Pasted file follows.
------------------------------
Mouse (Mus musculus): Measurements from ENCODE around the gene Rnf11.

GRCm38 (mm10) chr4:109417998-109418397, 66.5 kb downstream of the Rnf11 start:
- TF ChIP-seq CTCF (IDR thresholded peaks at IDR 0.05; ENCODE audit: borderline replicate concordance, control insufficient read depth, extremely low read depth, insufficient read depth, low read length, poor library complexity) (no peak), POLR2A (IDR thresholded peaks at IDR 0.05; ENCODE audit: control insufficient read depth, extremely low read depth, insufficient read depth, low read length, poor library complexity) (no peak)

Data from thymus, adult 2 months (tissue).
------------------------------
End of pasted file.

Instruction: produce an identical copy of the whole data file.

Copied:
Mouse (Mus musculus): Measurements from ENCODE around the gene Rnf11.

GRCm38 (mm10) chr4:109417998-109418397, 66.5 kb downstream of the Rnf11 start:
- TF ChIP-seq CTCF (IDR thresholded peaks at IDR 0.05; ENCODE audit: borderline replicate concordance, control insufficient read depth, extremely low read depth, insufficient read depth, low read length, poor library complexity) (no peak), POLR2A (IDR thresholded peaks at IDR 0.05; ENCODE audit: control insufficient read depth, extremely low read depth, insufficient read depth, low read length, poor library complexity) (no peak)

Data from thymus, adult 2 months (tissue).